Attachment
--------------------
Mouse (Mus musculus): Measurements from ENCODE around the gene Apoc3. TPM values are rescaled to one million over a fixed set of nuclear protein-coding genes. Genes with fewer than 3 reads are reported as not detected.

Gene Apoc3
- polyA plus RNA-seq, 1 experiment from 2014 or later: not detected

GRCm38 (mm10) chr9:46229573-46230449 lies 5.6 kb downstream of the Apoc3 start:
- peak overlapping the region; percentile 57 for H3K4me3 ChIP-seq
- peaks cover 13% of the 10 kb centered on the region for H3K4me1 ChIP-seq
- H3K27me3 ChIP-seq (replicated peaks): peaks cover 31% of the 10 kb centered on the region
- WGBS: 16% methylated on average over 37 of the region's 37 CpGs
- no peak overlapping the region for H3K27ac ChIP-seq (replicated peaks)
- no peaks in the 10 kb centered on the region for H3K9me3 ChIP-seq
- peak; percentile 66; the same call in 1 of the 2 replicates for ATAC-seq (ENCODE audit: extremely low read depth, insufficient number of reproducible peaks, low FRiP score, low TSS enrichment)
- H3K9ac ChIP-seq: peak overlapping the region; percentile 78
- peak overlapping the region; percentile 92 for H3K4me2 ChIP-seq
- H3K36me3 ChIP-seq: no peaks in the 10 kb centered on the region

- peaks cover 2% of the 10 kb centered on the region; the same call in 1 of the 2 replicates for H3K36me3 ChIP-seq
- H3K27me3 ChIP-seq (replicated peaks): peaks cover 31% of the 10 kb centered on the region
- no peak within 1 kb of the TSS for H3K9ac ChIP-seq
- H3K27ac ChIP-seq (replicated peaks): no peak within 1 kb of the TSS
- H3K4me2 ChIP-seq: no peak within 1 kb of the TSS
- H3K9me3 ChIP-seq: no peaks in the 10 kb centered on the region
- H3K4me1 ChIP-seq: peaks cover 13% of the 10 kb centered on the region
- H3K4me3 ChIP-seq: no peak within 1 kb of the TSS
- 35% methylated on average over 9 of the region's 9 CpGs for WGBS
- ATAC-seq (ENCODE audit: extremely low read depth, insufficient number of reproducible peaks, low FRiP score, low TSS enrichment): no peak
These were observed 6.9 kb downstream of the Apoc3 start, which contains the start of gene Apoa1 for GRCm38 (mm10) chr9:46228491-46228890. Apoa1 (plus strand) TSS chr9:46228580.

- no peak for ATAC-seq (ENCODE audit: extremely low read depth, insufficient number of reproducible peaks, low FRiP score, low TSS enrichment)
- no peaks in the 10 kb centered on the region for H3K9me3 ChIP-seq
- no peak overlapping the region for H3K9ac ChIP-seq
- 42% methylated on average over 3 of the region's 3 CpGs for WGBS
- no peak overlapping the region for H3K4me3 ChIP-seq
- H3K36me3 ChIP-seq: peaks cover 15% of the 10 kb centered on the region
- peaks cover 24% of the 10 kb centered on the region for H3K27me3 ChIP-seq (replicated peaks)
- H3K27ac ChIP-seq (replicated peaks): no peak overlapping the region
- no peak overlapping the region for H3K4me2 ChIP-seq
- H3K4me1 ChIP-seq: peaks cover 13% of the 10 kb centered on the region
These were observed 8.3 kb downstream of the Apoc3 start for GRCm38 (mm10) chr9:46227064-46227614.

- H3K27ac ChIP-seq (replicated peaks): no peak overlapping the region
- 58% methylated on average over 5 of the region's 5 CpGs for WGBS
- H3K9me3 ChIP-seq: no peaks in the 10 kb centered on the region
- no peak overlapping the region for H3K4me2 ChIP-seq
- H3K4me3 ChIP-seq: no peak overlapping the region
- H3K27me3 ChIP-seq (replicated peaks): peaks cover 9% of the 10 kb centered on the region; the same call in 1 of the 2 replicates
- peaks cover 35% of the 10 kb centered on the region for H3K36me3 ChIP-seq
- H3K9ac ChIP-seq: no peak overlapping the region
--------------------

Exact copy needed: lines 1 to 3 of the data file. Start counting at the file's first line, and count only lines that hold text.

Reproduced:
Mouse (Mus musculus): Measurements from ENCODE around the gene Apoc3. TPM values are rescaled to one million over a fixed set of nuclear protein-coding genes. Genes with fewer than 3 reads are reported as not detected.

Gene Apoc3
- polyA plus RNA-seq, 1 experiment from 2014 or later: not detected